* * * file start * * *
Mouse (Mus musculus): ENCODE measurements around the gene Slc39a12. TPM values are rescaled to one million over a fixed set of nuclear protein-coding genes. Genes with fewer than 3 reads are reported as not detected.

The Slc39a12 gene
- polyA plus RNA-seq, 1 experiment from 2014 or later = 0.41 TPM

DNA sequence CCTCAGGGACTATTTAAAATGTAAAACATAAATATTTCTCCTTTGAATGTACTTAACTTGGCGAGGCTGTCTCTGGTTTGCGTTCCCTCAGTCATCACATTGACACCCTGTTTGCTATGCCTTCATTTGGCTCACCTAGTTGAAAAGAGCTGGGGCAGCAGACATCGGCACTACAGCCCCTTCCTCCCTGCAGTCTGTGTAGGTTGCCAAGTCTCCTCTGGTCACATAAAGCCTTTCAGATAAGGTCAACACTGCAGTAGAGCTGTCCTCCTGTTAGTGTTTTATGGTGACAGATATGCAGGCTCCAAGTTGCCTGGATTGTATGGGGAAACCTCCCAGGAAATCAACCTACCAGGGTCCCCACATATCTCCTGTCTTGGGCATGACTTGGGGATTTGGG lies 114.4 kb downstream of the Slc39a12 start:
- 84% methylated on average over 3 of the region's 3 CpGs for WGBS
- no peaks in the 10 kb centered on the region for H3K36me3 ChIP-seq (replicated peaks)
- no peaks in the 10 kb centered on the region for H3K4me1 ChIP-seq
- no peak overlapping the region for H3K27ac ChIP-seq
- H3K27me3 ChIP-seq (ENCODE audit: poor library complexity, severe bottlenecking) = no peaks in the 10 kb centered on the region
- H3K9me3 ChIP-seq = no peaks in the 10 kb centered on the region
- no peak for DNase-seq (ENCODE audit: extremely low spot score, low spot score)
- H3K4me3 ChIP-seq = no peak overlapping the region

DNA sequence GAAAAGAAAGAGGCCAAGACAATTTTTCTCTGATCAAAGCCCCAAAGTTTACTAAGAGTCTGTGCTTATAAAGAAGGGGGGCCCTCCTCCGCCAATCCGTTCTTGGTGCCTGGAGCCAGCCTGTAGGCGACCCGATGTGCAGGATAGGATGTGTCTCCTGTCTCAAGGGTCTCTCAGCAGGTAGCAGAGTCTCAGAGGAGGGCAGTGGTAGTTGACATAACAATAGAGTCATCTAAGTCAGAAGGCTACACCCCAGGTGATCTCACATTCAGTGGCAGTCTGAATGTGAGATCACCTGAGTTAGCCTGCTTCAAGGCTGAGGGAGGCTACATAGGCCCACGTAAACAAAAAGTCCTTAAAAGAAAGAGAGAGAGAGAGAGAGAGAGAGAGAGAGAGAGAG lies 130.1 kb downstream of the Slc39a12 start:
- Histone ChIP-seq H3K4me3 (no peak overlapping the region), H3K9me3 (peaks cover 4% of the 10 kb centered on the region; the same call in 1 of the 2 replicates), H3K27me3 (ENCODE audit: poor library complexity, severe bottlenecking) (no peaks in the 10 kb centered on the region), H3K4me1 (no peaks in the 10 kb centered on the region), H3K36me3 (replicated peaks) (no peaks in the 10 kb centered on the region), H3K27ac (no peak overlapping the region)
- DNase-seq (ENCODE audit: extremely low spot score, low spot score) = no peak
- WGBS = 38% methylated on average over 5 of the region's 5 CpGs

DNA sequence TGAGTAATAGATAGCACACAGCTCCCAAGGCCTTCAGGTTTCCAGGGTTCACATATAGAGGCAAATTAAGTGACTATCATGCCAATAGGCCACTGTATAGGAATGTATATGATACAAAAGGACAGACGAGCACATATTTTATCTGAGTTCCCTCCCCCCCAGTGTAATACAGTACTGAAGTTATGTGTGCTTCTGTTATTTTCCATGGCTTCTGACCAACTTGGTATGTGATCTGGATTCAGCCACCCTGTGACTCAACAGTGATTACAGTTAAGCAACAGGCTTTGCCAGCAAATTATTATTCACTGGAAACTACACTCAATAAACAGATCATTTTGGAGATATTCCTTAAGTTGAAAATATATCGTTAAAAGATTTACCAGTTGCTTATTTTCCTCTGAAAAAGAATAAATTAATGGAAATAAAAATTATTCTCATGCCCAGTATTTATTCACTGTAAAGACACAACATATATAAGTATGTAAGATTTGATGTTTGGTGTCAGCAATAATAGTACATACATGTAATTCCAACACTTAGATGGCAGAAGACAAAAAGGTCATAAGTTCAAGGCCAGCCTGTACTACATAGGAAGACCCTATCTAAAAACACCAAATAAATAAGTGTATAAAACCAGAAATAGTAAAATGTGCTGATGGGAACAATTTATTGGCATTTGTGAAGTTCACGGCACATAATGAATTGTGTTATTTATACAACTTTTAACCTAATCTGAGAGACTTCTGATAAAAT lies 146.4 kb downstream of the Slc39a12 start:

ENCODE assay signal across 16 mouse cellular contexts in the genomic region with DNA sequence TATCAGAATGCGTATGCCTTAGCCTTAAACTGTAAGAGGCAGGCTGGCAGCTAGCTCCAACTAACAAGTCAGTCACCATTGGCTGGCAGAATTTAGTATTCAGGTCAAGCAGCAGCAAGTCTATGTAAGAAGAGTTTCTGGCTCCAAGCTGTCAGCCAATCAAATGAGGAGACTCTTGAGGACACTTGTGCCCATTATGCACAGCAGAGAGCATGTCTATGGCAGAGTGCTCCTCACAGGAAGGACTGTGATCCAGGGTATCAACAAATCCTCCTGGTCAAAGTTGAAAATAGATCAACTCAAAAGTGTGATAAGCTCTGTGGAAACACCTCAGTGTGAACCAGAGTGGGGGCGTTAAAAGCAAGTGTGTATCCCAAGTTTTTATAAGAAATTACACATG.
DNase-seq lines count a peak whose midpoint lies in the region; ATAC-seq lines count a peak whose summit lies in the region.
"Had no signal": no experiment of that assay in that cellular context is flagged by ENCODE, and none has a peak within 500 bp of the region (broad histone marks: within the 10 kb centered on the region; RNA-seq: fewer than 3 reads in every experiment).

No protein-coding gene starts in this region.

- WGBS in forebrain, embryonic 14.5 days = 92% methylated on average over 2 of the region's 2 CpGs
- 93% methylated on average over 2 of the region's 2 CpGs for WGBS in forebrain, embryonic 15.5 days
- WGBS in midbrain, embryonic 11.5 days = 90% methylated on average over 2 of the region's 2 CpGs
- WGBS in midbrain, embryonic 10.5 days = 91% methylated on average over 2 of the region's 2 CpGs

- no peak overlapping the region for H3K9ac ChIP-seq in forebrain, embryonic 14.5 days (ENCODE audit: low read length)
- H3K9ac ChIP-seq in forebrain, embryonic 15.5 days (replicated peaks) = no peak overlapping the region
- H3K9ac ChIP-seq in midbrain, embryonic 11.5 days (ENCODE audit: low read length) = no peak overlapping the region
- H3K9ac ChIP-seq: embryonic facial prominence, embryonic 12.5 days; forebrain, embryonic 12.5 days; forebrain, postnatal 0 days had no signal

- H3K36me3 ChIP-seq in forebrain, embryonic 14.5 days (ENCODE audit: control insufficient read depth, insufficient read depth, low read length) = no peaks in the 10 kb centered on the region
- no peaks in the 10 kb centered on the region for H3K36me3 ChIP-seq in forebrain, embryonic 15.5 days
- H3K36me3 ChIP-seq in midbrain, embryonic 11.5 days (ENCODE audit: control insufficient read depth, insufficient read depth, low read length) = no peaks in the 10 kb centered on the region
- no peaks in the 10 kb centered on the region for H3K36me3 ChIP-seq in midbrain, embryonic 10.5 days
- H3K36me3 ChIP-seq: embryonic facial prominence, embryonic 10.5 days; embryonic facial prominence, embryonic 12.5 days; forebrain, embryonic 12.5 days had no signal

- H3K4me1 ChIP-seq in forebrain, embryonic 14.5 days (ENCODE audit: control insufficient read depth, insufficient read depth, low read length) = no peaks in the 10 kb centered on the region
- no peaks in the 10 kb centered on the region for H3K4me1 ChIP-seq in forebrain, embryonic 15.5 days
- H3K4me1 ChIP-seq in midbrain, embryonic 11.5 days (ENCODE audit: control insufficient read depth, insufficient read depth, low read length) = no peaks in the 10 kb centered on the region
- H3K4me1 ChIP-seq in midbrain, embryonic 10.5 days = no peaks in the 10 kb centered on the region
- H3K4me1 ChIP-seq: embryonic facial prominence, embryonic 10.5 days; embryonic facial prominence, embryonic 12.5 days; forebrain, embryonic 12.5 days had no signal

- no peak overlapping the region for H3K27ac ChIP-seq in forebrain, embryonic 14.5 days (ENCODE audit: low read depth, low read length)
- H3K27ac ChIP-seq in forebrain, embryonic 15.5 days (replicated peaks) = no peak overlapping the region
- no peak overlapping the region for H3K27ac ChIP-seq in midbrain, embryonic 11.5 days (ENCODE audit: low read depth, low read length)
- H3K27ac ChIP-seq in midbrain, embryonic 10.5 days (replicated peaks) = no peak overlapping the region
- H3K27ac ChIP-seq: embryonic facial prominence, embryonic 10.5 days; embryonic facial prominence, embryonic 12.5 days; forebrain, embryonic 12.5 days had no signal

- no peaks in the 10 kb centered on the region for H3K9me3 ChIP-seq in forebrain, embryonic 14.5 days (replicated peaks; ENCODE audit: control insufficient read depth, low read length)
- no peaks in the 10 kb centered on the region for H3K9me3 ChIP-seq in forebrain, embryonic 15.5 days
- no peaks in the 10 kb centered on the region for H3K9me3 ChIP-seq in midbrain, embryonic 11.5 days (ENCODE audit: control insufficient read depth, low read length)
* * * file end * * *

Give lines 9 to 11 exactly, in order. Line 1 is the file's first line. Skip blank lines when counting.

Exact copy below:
- H3K27me3 ChIP-seq (ENCODE audit: poor library complexity, severe bottlenecking) = no peaks in the 10 kb centered on the region
- H3K9me3 ChIP-seq = no peaks in the 10 kb centered on the region
- no peak for DNase-seq (ENCODE audit: extremely low spot score, low spot score)